We listen to the first reading this Sunday and hear the words of the prophet Ezekiel who speaks on behalf of God saying: “O my people, I will open your graves and have you rise from them, and bring you back. . . I will put my spirit in you that you may live.” In the Gospel we hear Jesus calling to his friend Lazarus who had been dead in the grave for four days: “Lazarus, come out!” But was Jesus calling Lazarus to come out to the same life he had before he entered the tomb or was he being called to a new and different life? Surely it was to a new life—to a resurrected life.
So, to what are we being called when we hear Jesus shouting for us to “come out!”? In these readings we hear the voice of God reminding us that we are called to come out to new life. We are called to a life that is lived in the paschal mystery, namely, to live in the pattern of Jesus’ life, death, and resurrection. We are being called to come out, to rise, to be set free, and to walk into new life. We are being called to come out and rise to a new life of love that keeps us here in our lives because of love. We are called to rise to forgiveness, compassion, mercy, and care for those in suffering. We are called to be with those who are alone. We are called to rise to love, peace, patience, kindness, goodness, faithfulness, gentleness, and self-control. This is what new life, outside the tomb, looks like. And even when it is hard, painful, or confusing, we continue with faith that God will bring resurrection and will walk with us in good times and in bad.
There is a quote from President Teddy Roosevelt which expresses the way of this mystery. While he has never been acclaimed for his theological presentations on the journey of the paschal mystery, it is, nonetheless, this great mystery which lies at the heart of his writing when he says: “It is not the critic who counts; not the man who points out how the strong man stumbles, or where the doer of deeds could have done them better. The credit belongs to the man who is actually in the arena, whose face is marred by dust and sweat and blood; who strives valiantly; who errs, who comes short again and again, because there is no effort without error and shortcoming; but who does actually strive to do the deeds; who knows great enthusiasms, the great devotions; who spends himself in a worthy cause; who at the best knows in the end the triumph of high achievement, and who at the worst, if he fails, at least fails while daring greatly, so that his place shall never be with those cold and timid souls who neither know victory nor defeat.” In short, the paschal mystery calls us to dare greatly.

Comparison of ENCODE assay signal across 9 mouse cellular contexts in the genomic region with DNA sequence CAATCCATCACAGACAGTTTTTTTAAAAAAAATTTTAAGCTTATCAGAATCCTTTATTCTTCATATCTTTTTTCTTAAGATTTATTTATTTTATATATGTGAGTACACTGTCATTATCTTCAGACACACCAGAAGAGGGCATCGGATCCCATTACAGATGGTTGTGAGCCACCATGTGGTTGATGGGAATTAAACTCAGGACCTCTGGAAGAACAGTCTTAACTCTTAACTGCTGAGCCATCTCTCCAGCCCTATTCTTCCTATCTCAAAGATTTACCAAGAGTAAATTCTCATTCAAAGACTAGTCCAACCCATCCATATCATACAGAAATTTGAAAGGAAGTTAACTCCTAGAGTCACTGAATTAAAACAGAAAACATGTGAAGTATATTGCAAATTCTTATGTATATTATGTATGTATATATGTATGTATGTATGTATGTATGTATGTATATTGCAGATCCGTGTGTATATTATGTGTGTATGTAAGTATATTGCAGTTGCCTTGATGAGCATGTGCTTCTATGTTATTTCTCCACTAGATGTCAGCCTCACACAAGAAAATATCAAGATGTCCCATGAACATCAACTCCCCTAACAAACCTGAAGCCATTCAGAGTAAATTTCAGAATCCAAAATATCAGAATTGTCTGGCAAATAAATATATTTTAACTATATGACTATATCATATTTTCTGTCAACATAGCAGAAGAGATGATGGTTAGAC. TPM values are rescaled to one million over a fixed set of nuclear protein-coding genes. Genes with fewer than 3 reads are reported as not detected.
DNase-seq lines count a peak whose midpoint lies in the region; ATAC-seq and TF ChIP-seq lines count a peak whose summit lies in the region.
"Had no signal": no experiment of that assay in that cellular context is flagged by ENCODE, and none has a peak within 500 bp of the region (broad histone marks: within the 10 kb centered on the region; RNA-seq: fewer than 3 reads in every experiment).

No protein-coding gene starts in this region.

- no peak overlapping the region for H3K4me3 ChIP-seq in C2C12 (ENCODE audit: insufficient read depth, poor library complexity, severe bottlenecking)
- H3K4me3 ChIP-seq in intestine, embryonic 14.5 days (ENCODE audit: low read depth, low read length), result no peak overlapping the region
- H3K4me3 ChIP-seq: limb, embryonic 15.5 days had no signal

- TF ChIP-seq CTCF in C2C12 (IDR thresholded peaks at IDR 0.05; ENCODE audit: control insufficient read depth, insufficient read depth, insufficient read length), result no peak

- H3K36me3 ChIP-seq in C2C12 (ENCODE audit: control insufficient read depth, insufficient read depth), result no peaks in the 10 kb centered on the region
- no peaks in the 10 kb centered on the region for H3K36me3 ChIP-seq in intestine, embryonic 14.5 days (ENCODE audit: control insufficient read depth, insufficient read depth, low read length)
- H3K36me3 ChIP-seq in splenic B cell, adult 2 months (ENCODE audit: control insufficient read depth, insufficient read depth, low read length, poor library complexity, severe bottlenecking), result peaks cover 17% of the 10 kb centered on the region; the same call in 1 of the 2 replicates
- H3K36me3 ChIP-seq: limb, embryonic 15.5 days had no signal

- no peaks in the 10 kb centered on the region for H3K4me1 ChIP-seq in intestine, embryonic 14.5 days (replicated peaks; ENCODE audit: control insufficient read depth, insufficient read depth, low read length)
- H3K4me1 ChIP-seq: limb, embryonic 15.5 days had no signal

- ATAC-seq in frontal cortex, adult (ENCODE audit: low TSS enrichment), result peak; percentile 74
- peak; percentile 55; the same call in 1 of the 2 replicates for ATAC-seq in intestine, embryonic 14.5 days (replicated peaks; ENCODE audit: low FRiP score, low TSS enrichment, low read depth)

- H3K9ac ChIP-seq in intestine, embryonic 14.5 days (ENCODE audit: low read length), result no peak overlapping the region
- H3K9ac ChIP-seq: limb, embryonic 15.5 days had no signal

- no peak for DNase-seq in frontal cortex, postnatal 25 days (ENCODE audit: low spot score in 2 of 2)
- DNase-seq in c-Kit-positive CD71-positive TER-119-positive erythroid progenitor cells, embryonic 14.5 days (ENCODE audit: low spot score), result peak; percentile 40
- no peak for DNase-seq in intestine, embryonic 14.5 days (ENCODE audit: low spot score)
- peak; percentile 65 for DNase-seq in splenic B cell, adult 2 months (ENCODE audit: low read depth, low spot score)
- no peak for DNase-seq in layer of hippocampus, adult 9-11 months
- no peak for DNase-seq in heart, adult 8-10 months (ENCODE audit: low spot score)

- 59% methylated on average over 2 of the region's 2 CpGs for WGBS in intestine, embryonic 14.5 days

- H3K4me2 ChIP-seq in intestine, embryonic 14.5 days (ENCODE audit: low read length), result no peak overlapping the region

What we believe as followers of Jesus is that we are called out of the tomb to something great, rich, fulfilling, graceful, and life-giving. In the words of Pope Francis: “Each day in our world, beauty is born anew. It rises transformed through the storms of history.”
Seeing With Our Hearts
Can you imagine blindness? Most of us think of blindness as the absence of sight, but blindness can take on so many other meanings. If we think of spiritual blindness, we might look at many things in life and begin to see that what is happening, or what has happened, is wrong. We often say, “Oh, now I see” when we come to understand something in a different light.
At other times, we say, “I never saw that coming” or we ask, “Why didn’t I see that when it was happening?” The readings this week are all about what is seen and what is not seen, light and dark, blindness and sight.
If we start today by reflecting on our own blindness, we have to ask ourselves, where do we not see evil? Are we blind to hatred that destroys the good name of another? Are we blind to the prejudices that populate our lives? Do we recognize domestic violence when it is happening around us? Do we see how we blame the victim or make judgments about the behavior of others? Do we hide behind language like “hate the sin but love the sinner”?
Do we have the courage to ask others to help us to see? At Mass this weekend, we have the opportunity to ask God to heal our blindness, to move us out of darkness to light. And on Monday night at 7 pm, come to listen to Miriam and Monica as they explore light and fire as symbols in our Lenten journey.
May the blindness of hatred, the darkness of war, and the gloom of greed be transformed by the Light of Christ. We want to see with our hearts. We want to see as Jesus sees. We want to see as God sees!
“Not as man sees does God see, because man sees the appearance but the Lord looks into the hearts.” May I choose to see the goodness in others, the world, and myself.